Technical assistance related to Community Corrections is provided on issues such as caseload management, victims programs, employee safety, classification and assessment, and intermediate sanctions. The Division also provides specialized training and other programs that focus on: Executive Leadership and Development; Women Offenders; Evidence-Based Offender Interventions; Inmate Transition to Communities; Workforce Development; and Responding to Probation/Parole Violations.
Division Chief: Holly Busby
This is a good overview of the problems inherent in private probation. Sections cover: the controversy—probation for profit; litigation against private probation companies; and performance problems reported.
"This report presents "statistics on persons supervised by adult correctional systems in the United States at yearend 2014, including offenders supervised in the community on probation or parole and those incarcerated in state or federal prison or local jail. The report describes the size and change in the total correctional population during 2014. It details the downward trend in the correctional population and correctional supervision rate since 2007. It also examines the impact of changes in the community supervision and incarcerated populations on the total correctional population in recent years. Findings cover the variation in the size and composition of the total correctional population by jurisdiction at yearend 2014. Appendix tables provide statistics on other correctional populations and jurisdiction-level estimates of the total correctional population by correctional status and sex for select years. Highlights: Adult correctional systems supervised an estimated 6,851,000 persons at yearend 2014, about 52,200 fewer offenders than at yearend 2013; About 1 in 36 adults (or 2.8% of adults in the United States) was under some form of correctional supervision at yearend 2014, the lowest rate since 1996; The correctional population has declined by an annual average of 1.0% since 2007; The community supervision population (down 1.0%) continued to decline during 2014, accounting for all of the decrease in the correctional population; [and] The incarcerated population (up 1,900) slightly increased during 2014."
"This dynamic analysis tool allows you to examine data collected by the Annual Probation Survey on adult probationers. It includes all adults, regardless of conviction status, who have been placed under the supervision of a probation agency as part of a court order. (Adults are persons subject to the jurisdiction of an adult court or correctional agency.) You can create Custom Tables of the number on adults on probation at yearend. This tool also allows you to create custom tables of probation entries and exits." Access is provided to: User's Manual; quick tables; custom tables; methodology; definitions; supporting documents; and FAQs.
This brief "discusses an effort in Texas to divert youth with suspected mental health needs away from juvenile justice processing. The Front-End Diversion Initiative (FEDI) uses specialized juvenile probation officers to link these youth and their families to community services and divert these youth from adjudication within the juvenile justice system." Sections cover: FEDI introduction; the issue of juvenile offenders' mental health challenges; juvenile justice processing of youth with mental health needs; the role of the juvenile probation officer and specialized supervision; the innovation of using Specialized Juvenile Probation Officer (SJPOs) as a pre-adjudication diversion strategy; the FEDI model; results and lessons learned; and looking forward. It appears that those youth participating in FEDI were significantly less likely to be adjudicated than those youth who were under traditional supervision.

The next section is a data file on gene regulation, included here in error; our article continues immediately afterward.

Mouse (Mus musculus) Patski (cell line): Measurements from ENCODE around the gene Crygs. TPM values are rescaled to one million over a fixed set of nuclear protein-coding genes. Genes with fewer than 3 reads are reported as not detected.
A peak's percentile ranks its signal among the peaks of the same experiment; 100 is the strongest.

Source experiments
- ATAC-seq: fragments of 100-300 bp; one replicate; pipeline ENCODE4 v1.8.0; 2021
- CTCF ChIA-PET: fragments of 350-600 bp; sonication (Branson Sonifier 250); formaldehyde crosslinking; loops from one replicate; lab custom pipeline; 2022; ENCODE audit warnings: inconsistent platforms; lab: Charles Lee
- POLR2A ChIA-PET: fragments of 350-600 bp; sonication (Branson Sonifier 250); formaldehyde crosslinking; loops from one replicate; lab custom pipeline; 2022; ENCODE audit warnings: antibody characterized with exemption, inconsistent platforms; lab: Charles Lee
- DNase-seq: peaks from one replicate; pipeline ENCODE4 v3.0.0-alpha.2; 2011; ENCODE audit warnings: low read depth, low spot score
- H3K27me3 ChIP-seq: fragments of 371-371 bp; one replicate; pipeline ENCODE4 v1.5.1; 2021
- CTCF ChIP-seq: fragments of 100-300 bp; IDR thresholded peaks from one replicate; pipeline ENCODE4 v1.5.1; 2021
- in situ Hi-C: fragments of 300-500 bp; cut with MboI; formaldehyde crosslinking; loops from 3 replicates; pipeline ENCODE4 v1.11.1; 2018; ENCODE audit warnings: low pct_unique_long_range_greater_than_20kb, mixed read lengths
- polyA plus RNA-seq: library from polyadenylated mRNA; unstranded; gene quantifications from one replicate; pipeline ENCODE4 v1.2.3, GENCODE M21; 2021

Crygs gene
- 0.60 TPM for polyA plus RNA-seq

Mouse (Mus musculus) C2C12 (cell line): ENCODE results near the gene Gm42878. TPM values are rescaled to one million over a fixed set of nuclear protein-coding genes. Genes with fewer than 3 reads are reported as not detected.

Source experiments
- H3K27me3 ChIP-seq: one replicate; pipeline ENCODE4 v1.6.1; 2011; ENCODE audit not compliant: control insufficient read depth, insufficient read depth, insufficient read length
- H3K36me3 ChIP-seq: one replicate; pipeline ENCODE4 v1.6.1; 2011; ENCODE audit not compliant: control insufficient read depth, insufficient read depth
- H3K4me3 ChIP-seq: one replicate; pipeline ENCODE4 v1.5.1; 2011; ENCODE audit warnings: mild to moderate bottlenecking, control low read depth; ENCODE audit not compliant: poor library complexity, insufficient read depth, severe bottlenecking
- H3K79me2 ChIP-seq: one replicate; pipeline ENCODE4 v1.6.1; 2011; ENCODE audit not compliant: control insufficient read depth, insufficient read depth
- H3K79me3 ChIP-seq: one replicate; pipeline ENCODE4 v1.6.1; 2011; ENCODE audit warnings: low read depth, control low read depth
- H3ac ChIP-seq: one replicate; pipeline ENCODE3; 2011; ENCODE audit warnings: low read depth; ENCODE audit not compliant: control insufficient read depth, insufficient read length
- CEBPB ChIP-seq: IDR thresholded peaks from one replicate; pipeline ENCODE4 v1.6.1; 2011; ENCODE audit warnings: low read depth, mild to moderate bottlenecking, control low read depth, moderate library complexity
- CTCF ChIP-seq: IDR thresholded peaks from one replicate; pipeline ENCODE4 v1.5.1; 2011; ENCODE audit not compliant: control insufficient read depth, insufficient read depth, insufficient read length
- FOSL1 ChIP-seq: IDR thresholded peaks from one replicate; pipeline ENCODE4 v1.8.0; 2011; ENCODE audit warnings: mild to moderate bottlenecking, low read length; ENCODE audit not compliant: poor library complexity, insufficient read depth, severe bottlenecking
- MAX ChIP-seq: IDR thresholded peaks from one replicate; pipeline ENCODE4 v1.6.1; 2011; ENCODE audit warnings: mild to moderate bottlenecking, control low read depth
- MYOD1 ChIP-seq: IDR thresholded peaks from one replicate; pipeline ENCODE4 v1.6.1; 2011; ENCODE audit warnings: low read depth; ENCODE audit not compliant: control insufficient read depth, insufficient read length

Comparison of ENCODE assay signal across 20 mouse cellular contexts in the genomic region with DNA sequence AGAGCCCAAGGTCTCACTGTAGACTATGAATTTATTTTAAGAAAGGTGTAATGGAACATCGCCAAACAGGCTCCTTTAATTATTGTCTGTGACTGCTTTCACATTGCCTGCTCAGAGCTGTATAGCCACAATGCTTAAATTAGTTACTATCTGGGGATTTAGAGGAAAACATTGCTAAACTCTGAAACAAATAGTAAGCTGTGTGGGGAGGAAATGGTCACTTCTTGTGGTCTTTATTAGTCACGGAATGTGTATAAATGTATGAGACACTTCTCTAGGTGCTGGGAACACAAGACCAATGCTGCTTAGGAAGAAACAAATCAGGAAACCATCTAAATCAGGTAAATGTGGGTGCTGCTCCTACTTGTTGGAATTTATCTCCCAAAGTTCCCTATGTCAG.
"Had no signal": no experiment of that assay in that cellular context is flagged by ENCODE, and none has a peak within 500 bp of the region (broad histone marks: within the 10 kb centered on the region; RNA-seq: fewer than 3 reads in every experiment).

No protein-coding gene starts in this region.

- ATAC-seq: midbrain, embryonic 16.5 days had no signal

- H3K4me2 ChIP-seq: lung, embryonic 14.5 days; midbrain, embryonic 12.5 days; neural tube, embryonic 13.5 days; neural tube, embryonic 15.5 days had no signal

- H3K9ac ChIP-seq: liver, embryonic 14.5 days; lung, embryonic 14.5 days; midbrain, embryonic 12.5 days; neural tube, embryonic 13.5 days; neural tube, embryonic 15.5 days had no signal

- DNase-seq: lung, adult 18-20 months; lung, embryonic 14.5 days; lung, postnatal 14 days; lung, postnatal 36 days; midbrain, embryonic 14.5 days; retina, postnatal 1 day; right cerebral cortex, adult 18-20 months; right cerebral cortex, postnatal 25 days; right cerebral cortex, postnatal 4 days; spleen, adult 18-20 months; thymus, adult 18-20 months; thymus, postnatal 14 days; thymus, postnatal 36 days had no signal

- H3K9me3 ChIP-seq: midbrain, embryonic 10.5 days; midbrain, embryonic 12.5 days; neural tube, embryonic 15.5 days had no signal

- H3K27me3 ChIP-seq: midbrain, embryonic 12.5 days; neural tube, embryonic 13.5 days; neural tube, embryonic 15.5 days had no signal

This is a great introduction to a new probation strategy which links “the duration of probation supervision to the optimal amount of intervention an offender needs in order to reduce risk of reoffense”. This monograph “provides a policy and practice framework upon which this new model of supervision can be constructed. It offers a review of evidence-based approaches to reducing recidivism in our communities, the most recent research on dosage, and its applicability to sentencing and community supervision practices. It describes the model’s promise for increasing community safety through recidivism reduction, as well as achieving fiscal savings by reducing periods of supervision. Finally, the monograph offers a summary of the work of Milwaukee County’s criminal justice stakeholders as they design and conduct the nation’s first dosage probation experiment.” Sections of this publication include: introduction to the dosage model of probation; the principles of effective intervention—who we target for intervention matters (the risk principle), what we target for intervention matters (the need principle), how we intervene and interact matters (the responsivity principle), how well interventions are implemented matters, fidelity and integrity of corrections professionals’ interventions, and the relationship between early termination of supervision and recidivism; adding dosage to the equation—how much dosage is delivered matters, and further study needed; implications—the dosage probation model of supervision; and dosage probation in Milwaukee County.